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East Midlands

Meeting Reports

Tuesday 18th December 2018
Members evening with coffee and mince pies

On 18th December the branch held its annual members evening with mince pies and coffee/tea.
We were entertained by slides covering:- Welsh narrow gauge and the Isle of Man railways; GNR lines in the Kimberley area including demolition of the large brick built viaduct on the Pinxton branch; Nottinghamshire collieries and Spain in 1988; the Manx Electric Railway in 1968 and finally early slides from 1961-4 including a double headed football special near Ravenstone Wood Junction, the RCTS Border and East Midlander 5 & 7 railtours.
Our thanks to the five members presenting the slides.
The seasonal flavour included a raffle of items left over from the Nottingham Mechanics Christmas Fayre the previous week.

Tuesday 11th December 2018
'Two Hundred Years of the railway line from Mansfield to Pinxton 1819-2019'
Dr. David Amos

Our largest audience of the season so far welcomed Dr. David Amos on 11th December for “Two hundred years of the railway from Mansfield to Pinxton 1819-2019”.
David described the original tramway in detail, rising uphill from Pinxton Wharf, adjacent to the arm of the Cromford Canal, to Kirkby, then downhill to Portland Wharf, Mansfield. The tramway opened in April 1819 to serve local collieries and transport the coal for onward shipment by canal. A number of the collieries had their own feeder waggonways to the M. & P.
Acquired by the MR it was rebuilt partly on a new alignment and connected to the line from Nottingham at Kirkby and the Erewash Valley line by a branch from Pye Bridge Junction. The actual connection at Kirkby was to the north of the station, necessitating at change at Sutton (Junction from 1892/3) if travelling from Pinxton to Kirkby. This was resolved by a deviation in 1892 leaving a stub siding at the north end.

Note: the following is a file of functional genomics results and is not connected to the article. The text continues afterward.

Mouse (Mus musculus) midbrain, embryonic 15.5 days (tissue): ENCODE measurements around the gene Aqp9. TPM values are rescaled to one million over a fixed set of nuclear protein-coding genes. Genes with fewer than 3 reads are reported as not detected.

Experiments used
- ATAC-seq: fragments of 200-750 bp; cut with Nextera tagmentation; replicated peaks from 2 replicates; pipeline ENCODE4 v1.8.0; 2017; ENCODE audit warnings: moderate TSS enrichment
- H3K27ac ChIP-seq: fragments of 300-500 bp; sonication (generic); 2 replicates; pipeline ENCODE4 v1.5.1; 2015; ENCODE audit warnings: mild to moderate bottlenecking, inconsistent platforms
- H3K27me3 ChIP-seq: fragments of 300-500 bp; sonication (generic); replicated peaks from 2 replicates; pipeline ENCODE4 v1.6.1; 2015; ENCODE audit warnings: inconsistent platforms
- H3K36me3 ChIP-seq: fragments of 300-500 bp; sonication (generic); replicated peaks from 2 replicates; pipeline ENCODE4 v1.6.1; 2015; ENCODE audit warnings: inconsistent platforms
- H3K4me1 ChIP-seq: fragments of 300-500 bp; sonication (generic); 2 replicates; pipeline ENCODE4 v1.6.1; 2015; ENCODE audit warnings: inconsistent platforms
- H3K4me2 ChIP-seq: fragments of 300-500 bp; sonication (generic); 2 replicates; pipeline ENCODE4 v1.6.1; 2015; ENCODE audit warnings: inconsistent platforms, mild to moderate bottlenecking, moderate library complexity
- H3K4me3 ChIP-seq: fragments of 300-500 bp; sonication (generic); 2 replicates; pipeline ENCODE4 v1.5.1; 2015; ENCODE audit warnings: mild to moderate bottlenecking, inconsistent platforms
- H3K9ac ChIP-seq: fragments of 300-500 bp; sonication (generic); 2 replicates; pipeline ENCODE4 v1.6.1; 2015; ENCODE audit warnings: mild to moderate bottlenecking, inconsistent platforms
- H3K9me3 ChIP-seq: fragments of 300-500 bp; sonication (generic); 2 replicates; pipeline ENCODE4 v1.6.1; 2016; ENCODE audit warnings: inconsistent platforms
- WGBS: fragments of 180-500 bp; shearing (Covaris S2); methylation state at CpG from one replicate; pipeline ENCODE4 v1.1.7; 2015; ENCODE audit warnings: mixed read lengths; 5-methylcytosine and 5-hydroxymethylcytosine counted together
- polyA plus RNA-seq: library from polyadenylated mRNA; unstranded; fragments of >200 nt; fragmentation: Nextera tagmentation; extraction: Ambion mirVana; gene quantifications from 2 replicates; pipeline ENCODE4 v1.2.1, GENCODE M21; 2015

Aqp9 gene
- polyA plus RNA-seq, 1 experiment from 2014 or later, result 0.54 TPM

In Mansfield a through route to the north opened in 1875. The Pinxton line closed to passengers in 1947 and the Nottingham to Worksop line in 1964. The level crossing was replaced by a new alignment linking the Pinxton line to the GNR route and through the site of Summit Colliery to the MR to the north of Kirkby station in 1972. When the line from Nottingham reopened a new connection was made using the former GCR and GNR routes but at a different level.
David described the run-down of the coal mines in the area and the rationalisation of sidings following the introduction of merry-go-round trains. The Pinxton line is currently only used as a diversionary route, one regular stone train, and trains to and from the High Marnham test track.
The main structure remaining from the original route is the stone Portland viaduct which will no doubt feature in the anniversary celebrations in April 2019.

Our thanks to David for another informative talk using his wide local knowledge.

Tuesday 27th November 2018
'Bennerley Viaduct – history, construction and future preservation'
Kieran Lee, Sustrans

“BennerleyViaduct, history, construction and future preservation” was Kieran Lee’s subject on 27th November.
He explained the development of transport in the Erewash valley with the opening of the Erewash Canal in 1779 on the west side and the Nottingham Canal in 1796 on the east side to transport coal from the expanding Nottingham and Derbyshire coalfield. The canals were gradually reduced in importance with the arrival of the MR Erewash Valley line but the resultant monopoly lead to discontent by coal mine owners. Competition came with the GNR opening the “Friargate” line but unlike the MR this had to cross the valley requiring a 1452 foot long viaduct built with wrought iron and closed for passengers in 1964, freight in 1968 and the track lifted in 1970. There were moves to demolish the viaduct, often lead by hostile local councils and press. Other similar viaducts in Britain were demolished leaving only Bennerley and Meldon surviving today.
An opencast coal mine was developed to the north of the viaduct and an application to the south was opposed by local groups and refused at an enquiry. The viaduct was granted Grade 2* listed status.
In 1998 Sustrans proposed a plan to develop the viaduct and area, but it took until 2014 for the project to be prepared and funding sought. Kieran joined Sustrans and promoted the project for the viaduct as a cycle/walk way as part of plans for the Friargate route at exhibitions. The land surrounding the viaduct was to be converted into wildlife and wetland areas with connecting access between the canals and the viaduct.
Sustrans withdrew in early 2018 and Kieran now works with a local project group to progress development starting with a smaller budget for remedial works in 2019.

Members look forward to progress with this worthwhile local project.

Tuesday 13th November 2018
'High Speed Testing in the UK since 1970'
Dave Coxon